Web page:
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Thursday, March 5 at 7:30pm
First United Methodist Church 1376 Olive St., Eugene OR
With each record-breaking storm or flood it becomes clearer that climate change and rising seas are transforming the coastline of the United States. Writer Elizabeth Rush travelled from vanishing shorelines in New England to inundated bayous in Louisiana to chronicle the impact of sea level rise on vulnerable communities and ecosystems. She employed a literary approach for her recent book Rising: Dispatches from the New American Shore, a finalist for the 2019 Pulitzer Prize in General Nonfiction. “I believe that language can lessen the distance between humans and the world of which we are a part; I believe that it can foster interspecies intimacy and, as a result, care.”
Elizabeth Rush, the Oregon Humanities Center's 2019–20 Robert D. Clark Lecturer, will give a talk, “On Rising Together: Creative and Collective Responses to the Climate Crisis,” on Thursday, March 5, 2020 at 7:30 p.m. at the First United Methodist Church, 1376 Olive St. in Eugene.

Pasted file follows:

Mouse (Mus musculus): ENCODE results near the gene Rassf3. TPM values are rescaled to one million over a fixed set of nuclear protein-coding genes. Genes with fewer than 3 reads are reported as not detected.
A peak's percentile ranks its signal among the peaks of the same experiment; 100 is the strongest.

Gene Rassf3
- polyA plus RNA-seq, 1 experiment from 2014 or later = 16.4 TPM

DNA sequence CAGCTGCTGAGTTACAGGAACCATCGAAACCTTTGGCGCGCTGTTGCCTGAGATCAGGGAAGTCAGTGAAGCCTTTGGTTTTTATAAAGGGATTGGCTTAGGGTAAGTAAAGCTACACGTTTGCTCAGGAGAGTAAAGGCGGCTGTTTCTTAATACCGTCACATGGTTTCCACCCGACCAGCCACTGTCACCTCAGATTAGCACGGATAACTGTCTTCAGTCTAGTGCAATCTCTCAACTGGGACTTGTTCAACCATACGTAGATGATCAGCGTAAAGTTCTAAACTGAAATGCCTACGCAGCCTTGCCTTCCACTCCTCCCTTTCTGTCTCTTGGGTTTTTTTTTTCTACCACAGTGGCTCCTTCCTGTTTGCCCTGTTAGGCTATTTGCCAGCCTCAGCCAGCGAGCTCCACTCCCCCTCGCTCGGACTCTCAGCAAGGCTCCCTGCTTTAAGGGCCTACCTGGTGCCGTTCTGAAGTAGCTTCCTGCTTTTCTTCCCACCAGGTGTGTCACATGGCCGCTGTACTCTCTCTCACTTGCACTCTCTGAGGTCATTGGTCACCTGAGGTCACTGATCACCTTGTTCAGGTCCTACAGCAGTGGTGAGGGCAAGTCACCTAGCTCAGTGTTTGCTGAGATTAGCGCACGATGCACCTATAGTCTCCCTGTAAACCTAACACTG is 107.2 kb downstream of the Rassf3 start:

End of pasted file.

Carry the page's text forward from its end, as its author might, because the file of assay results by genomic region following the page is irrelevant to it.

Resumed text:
What might we learn from the people living on climate change’s front lines about the future that we share? In her talk, Rush will speak about a small community on the eastern shore of Staten Island––a place that hurricane Sandy both undid and remade from the ground up––investigating the storm’s aftermath and the radical decisions residents made about how to overcome their shared vulnerability. She will give voice to those who have traditionally been left out of environmental discourse and how we might make the conversation more whole moving forward.
Elizabeth Rush is the author of Rising: Dispatches from the New American Shore and Still Lifes from a Vanishing City: Essays and Photographs from Yangon, Myanmar. Her writing has appeared or is forthcoming in The New York Times, The Washington Post, The Gaurdian, Harper’s, The Atlantic, Pacific Standard, and the New Republic, among others. She is the recipient of fellowships and grants including the Howard Foundation Fellowship, awarded by Brown University; the Society for Environmental Journalism Grant; the Metcalf Institute Climate Change Adaptation Fellowship; and the Science in Society Award from the National Association of Science Writers. She received her MFA in nonfiction from Southern New Hampshire University, and teaches creative nonfiction at Brown University.